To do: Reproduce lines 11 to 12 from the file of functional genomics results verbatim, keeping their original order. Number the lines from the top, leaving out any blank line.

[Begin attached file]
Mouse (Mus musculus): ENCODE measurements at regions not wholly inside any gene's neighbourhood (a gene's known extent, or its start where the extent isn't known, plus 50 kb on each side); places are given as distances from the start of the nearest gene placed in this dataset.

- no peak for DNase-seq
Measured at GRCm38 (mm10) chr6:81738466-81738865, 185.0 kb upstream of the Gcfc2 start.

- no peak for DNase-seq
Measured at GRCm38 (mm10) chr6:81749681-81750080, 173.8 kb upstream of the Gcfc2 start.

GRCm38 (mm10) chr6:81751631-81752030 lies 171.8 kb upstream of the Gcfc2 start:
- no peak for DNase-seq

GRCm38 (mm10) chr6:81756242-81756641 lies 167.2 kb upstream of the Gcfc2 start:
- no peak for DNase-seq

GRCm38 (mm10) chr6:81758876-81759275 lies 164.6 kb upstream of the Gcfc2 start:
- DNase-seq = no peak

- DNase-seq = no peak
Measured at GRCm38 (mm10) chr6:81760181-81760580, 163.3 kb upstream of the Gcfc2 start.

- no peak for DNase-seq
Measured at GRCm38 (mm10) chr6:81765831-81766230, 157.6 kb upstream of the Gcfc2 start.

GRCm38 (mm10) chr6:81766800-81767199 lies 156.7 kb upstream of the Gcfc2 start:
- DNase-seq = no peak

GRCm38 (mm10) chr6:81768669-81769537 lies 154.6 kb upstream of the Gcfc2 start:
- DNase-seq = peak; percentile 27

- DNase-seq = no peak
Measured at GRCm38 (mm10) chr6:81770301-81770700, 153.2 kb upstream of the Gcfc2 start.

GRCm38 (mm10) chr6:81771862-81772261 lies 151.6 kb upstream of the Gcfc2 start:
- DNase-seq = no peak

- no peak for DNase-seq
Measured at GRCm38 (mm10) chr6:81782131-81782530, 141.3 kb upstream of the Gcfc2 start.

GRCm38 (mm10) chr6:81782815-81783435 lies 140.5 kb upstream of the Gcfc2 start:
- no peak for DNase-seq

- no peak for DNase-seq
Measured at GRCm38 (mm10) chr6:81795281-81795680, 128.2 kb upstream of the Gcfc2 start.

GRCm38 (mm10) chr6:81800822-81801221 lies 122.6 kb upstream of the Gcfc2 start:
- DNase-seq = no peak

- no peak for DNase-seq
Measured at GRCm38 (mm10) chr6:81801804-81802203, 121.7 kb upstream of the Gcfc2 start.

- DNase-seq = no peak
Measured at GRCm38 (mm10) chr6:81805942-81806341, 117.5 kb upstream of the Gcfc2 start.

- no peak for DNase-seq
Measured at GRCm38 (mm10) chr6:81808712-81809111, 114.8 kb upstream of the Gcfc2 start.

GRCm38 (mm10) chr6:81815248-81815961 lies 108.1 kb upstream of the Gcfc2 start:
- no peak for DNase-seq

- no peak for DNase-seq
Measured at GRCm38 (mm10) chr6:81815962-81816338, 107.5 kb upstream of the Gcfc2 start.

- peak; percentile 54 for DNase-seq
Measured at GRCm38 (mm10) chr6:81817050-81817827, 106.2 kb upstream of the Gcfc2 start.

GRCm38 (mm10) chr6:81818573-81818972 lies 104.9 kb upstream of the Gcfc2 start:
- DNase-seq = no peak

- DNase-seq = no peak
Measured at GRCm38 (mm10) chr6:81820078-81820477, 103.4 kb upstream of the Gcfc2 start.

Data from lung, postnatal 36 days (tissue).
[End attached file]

- DNase-seq = no peak

- DNase-seq = no peak